Caused by: Thielaviopsis basicola

black root rotSymptoms: Characteristic symptoms of black root rot include initial delay in seedling growth, as well as, darkening of the tap root/ lateral roots. The darkening of the roots is the visual representation of the outer root cortex decaying.  In severe cases, all of the lateral roots may be lost.

Diagnostic Note: Early scouting is crucial because initial infection of the cortical root tissue by T. basicola can occur 10-14 days after planting. Whereas, symptoms of black root rot have been observed in seedlings as early as 3 weeks after planting. Levels of disease incidence and severity increase in fields that contain Root-Knot nematode (Meloidogyne incognita) and Reniform nematodes (Rotylenchulus reiformis). Therefore, soil sampling for nematodes prior to planting season should highly be considered.

Yield Loss Estimate: Rhizoctonia solani is 1 of 4 cotton seedling pathogens known to cause cotton yield losses in Tennessee. Often, there is not just one disease that is causing the yield loss.  Therefore, when totaling yield losses due to cotton seedling disease, all 4 pathogens are considered. In 2018 alone, it is estimated that 162,000 bales of cotton were lost to seedling disease in the United States.  This is the equivalence of 48.6 million dollars lost. Table 1 demonstrates where seedling disease has ranked over the past 5 years for disease loss estimates in cotton across the U.S.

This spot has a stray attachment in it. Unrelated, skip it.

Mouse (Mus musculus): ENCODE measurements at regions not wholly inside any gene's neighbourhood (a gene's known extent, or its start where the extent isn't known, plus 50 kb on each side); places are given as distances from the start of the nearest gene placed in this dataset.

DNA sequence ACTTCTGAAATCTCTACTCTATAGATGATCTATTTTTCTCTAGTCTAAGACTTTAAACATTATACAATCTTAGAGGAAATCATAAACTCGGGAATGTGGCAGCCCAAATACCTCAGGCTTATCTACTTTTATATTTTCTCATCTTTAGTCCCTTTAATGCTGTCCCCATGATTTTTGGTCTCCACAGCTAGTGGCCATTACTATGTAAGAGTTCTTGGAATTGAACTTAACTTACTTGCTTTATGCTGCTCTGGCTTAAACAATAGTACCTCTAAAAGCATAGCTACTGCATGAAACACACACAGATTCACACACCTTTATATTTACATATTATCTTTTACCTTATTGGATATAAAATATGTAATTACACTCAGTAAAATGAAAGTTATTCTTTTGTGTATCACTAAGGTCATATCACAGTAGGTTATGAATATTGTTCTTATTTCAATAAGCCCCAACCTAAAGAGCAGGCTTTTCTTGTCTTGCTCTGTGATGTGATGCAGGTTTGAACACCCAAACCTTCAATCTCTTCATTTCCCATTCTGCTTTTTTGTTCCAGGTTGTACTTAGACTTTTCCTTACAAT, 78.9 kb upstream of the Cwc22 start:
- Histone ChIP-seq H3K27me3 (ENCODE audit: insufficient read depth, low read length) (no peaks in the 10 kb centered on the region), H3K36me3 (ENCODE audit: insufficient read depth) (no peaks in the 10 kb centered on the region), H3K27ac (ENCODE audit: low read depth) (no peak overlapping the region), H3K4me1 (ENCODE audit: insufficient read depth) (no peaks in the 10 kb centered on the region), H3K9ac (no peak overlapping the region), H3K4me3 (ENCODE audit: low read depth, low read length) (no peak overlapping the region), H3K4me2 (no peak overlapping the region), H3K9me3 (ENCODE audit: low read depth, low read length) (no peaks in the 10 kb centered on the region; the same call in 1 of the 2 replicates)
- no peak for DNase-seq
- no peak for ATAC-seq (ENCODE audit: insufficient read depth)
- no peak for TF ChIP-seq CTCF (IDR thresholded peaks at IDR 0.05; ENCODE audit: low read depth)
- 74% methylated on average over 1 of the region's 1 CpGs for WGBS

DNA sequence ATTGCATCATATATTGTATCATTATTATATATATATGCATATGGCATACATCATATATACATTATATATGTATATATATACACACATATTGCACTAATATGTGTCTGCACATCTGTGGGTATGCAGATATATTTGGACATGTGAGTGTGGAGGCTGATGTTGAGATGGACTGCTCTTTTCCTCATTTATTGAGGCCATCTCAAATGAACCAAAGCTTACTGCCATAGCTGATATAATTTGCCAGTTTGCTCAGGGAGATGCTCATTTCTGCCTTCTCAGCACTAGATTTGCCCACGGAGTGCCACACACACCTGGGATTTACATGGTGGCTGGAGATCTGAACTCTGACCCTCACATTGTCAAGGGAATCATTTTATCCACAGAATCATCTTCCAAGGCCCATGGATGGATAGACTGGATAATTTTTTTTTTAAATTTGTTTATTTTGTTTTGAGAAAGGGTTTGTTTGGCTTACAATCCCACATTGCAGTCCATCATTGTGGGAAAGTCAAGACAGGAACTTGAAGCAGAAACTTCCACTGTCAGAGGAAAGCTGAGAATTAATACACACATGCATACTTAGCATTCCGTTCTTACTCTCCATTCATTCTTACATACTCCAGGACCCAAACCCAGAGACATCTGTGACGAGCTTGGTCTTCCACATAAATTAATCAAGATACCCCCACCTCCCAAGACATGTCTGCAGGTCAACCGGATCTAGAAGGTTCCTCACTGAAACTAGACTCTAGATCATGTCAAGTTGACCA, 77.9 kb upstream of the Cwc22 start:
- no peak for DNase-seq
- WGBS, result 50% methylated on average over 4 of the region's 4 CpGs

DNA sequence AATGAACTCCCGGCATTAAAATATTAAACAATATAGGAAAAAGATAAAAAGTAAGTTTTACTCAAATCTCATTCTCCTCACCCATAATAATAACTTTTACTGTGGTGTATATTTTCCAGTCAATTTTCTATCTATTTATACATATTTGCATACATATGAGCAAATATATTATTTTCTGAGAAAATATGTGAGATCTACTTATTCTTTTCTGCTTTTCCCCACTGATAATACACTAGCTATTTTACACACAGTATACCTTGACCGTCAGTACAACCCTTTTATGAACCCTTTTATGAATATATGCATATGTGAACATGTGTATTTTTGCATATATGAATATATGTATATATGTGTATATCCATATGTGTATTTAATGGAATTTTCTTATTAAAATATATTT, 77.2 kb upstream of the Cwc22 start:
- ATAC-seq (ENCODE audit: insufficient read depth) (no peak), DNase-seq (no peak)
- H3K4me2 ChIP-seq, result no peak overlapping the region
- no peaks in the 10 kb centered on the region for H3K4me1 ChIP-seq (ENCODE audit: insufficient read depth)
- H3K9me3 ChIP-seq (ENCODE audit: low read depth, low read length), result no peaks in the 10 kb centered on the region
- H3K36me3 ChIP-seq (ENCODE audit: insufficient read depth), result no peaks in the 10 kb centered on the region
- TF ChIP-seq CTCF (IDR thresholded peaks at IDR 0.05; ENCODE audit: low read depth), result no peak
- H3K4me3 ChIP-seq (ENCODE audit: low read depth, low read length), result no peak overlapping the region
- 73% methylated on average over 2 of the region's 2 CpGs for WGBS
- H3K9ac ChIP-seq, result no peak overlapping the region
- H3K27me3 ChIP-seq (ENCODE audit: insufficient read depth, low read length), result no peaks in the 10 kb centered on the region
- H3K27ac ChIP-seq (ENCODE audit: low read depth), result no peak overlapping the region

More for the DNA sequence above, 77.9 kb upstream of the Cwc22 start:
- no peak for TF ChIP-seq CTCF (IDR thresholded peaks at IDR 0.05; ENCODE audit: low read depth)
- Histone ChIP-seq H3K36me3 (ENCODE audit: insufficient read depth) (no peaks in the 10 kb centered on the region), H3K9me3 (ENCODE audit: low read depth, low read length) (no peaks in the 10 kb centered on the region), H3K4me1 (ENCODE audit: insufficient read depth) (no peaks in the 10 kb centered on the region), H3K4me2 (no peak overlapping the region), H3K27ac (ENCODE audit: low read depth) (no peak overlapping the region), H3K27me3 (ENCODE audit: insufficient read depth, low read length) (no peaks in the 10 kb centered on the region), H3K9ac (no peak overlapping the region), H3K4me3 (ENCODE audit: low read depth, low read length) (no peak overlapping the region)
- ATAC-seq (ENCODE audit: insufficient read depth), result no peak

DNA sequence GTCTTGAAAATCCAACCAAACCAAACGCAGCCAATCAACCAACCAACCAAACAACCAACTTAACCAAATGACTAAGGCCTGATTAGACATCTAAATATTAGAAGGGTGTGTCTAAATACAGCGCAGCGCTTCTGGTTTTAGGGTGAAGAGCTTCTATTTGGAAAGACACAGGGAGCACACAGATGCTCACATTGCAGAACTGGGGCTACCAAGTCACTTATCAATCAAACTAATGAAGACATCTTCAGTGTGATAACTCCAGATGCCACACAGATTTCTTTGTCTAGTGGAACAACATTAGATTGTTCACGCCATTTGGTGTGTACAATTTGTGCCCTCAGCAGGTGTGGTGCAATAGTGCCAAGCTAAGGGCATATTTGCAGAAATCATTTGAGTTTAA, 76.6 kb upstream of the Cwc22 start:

In Tennessee, cotton seedling diseases can be great cause of concern. Together, these diseases compose the biggest disease problem Tennessee cotton producers encounter during a growing season. Since 1995, seedling diseases have caused from 3%-22% within the state. Yield losses were typically higher in years with cool and wet conditions present early on in the season.

Cultural Practices:  Crop rotation to a non-host such as cereal crops, or canola is highly recommended to reduce the severity potential of black root rot. When fields are planted with cotton for multiple growing seasons in a row, spores of T. basicola can build up in the soil. Proper sanitization of field equipment will also reduce the spread of spores that can adhere to vehicles when moving from field to field.

T. basicola germinates in cool and wet soil conditions. When making planting diseases try to avoid planting if the weather is cool and the precipitation is high. When possible, planting should be delayed until soil temperatures reach at least 60.8°F.

Seed Treatments: All varieties of cotton are susceptible to black root rot. Therefore, seed treatments are the first line of defense when combating seedling diseases. When buying seed look for seed that has a base fungicide treatment applied. For black root rot, look for a seed treatment that contains Myclobutanil.


black root rot

Seedling exhibiting loss of lateral root due to black root rot